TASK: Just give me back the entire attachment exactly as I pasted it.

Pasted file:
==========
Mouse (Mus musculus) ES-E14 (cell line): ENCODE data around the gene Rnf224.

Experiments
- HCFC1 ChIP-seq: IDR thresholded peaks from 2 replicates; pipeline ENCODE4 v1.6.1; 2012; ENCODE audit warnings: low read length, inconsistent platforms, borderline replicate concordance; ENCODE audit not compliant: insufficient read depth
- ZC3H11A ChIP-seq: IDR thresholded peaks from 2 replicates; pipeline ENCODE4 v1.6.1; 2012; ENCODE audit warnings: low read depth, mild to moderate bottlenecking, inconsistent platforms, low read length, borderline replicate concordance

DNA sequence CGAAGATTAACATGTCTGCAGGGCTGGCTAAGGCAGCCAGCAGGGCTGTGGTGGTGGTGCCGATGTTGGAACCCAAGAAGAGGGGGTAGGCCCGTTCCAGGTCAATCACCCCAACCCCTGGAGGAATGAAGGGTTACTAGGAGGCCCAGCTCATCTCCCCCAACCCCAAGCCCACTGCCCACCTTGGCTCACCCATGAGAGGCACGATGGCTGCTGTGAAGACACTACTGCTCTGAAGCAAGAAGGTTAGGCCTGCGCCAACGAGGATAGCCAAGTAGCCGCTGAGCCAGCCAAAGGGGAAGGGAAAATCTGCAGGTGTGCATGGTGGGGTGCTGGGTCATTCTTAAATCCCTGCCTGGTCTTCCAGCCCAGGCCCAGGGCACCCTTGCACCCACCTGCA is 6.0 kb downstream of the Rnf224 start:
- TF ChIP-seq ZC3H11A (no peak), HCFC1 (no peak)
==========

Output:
Mouse (Mus musculus) ES-E14 (cell line): ENCODE data around the gene Rnf224.

Experiments
- HCFC1 ChIP-seq: IDR thresholded peaks from 2 replicates; pipeline ENCODE4 v1.6.1; 2012; ENCODE audit warnings: low read length, inconsistent platforms, borderline replicate concordance; ENCODE audit not compliant: insufficient read depth
- ZC3H11A ChIP-seq: IDR thresholded peaks from 2 replicates; pipeline ENCODE4 v1.6.1; 2012; ENCODE audit warnings: low read depth, mild to moderate bottlenecking, inconsistent platforms, low read length, borderline replicate concordance

DNA sequence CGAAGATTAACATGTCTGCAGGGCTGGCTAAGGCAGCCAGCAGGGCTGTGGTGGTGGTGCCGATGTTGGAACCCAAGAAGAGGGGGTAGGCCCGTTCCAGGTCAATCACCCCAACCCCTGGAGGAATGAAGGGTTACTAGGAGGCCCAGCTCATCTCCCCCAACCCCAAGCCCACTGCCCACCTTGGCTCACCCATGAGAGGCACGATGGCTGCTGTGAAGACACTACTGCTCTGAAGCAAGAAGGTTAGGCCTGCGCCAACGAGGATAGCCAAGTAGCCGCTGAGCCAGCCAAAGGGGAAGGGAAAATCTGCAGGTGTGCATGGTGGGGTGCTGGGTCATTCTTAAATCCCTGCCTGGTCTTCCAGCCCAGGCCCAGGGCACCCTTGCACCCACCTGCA is 6.0 kb downstream of the Rnf224 start:
- TF ChIP-seq ZC3H11A (no peak), HCFC1 (no peak)